Cholera outbreak in Yemen accelerating again, WHO says

Yemen's cholera outbreak is accelerating again, with roughly 10,000 suspected cases now reported per week, according to the latest data from the World Health Organization (WHO).

That is double the average rate for the first eight months of the year, when 154,527 suspected cases of cholera were recorded across the country, with 196 deaths.

WHO spokesperson Tarik Jasarevic said 185,160 suspected cholera cases were reported into September.

Some 1.8 million Yemeni children are malnourished, making them more vulnerable to disease, the UN Children's Fund (UNICEF) says. They include nearly 400,000 children whose lives are at risk from severe acute malnutrition.

Cholera can kill within hours if untreated.

Since Yemen's cholera epidemic erupted in April 2017, a total of 1.2 million suspected cases have been reported, with 2,515 deaths, Jasarevic said at a media briefing. Children account for 30 per cent of infections.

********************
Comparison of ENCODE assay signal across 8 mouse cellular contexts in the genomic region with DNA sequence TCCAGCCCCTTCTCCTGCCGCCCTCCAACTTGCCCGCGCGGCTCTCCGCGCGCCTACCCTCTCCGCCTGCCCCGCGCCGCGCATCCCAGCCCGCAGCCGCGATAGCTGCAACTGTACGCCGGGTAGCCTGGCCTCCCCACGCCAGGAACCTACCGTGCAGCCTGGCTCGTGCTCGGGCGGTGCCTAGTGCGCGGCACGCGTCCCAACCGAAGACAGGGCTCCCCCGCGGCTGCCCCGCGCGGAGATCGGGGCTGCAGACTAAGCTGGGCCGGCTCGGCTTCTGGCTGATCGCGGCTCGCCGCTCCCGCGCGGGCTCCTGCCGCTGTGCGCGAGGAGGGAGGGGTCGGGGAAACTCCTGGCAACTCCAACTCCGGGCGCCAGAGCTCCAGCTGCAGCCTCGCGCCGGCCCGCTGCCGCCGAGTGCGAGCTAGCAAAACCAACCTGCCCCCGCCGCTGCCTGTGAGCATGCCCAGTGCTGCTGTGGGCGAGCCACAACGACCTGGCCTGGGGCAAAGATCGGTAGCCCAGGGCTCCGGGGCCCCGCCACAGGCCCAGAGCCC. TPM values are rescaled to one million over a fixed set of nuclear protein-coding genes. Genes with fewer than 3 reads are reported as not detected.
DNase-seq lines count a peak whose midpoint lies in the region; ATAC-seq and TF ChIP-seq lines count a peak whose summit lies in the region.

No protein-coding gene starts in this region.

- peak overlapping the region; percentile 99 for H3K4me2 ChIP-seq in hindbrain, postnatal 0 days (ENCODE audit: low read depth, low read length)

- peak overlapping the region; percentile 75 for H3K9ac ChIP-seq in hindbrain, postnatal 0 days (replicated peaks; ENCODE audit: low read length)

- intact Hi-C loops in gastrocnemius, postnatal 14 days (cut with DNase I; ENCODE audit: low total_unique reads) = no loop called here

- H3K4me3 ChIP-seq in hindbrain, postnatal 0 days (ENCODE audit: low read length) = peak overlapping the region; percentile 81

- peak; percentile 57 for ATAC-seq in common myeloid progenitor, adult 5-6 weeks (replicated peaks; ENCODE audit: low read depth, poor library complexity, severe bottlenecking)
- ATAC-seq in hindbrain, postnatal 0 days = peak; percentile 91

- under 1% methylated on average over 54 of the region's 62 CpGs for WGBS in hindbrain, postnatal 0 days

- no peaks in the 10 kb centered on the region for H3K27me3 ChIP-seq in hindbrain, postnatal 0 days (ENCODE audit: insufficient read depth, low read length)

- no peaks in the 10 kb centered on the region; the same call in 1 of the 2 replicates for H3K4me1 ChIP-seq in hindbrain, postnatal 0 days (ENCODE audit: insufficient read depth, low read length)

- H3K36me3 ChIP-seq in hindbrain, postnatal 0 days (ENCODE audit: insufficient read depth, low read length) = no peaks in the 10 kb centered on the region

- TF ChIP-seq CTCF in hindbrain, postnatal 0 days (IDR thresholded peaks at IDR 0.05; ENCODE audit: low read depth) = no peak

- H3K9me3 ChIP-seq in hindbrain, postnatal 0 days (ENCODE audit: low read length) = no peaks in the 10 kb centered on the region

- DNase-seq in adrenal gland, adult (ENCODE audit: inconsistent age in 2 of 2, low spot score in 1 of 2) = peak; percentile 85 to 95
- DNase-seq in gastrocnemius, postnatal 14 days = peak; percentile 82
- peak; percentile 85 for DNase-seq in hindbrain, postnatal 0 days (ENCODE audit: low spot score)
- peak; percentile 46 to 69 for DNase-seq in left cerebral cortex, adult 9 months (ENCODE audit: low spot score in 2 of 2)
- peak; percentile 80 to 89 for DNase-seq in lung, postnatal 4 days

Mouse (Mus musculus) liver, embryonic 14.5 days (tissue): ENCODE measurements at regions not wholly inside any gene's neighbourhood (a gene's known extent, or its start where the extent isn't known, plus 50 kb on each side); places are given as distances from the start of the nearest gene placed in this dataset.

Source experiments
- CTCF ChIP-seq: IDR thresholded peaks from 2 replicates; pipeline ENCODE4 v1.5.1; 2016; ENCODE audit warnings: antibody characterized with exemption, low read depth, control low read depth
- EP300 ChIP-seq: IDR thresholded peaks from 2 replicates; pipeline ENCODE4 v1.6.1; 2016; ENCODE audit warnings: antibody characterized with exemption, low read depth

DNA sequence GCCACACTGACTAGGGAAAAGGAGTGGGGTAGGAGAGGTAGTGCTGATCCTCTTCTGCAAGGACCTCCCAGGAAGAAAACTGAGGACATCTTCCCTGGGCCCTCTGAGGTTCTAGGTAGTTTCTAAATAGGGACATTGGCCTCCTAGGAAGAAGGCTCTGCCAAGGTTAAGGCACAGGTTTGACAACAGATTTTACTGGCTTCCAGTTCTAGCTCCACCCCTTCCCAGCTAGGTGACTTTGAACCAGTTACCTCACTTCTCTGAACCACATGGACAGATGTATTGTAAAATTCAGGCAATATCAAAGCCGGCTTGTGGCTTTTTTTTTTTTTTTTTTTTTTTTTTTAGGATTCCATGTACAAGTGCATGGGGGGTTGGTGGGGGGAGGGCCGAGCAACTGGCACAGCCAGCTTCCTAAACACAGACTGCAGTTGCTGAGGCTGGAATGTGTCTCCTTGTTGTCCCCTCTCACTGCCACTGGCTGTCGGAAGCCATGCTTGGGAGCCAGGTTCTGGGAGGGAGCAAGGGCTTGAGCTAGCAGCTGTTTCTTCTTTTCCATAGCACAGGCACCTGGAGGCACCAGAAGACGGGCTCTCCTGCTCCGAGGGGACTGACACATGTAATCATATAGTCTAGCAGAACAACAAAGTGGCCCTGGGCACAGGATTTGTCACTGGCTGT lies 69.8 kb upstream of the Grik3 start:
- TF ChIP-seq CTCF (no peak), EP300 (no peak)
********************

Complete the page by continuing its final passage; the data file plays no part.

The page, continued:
"We have been seeing the number of cholera cases increasing in Yemen since June. This increase has been even more important in the last three weeks," Jasarevic said.

Public health workers spray insecticide on a rain-water pool amid fears of an ongoing cholera outbreak in Sanaa, Yemen, on June 4, 2018. (Khaled Abdullah/Reuters)

In the first week of September, nearly 11,500 suspected cases were reported, up from 9,425 the week before, he said.

Save the Children said airstrikes by the Saudi-led coalition in late July had damaged a sanitation facility and water station that supplies water to Hodeida, a port city and supply lifeline held by Houthi forces.

"After this incident, suspected cholera cases almost doubled between July (732) and August (1,342) in Save the Children-supported health centres," the charity said.

WHO said 16 per cent of Yemen's cholera cases were in Hodeida, where only half of the health facilities are operational.

If caught early, the acute diarrhea can be treated with oral rehydration salts, but more severe cases require intravenous fluids and antibiotics.

WHO is administering vaccinations, targeting 540,000 people in three vulnerable districts in the Hodeida and Ibb regions. In a first round, 387,000 people — or 72 per cent of those targeted — received an initial dose, Jasarevic said, adding that the organization wanted to extend the program to other parts of Yemen.

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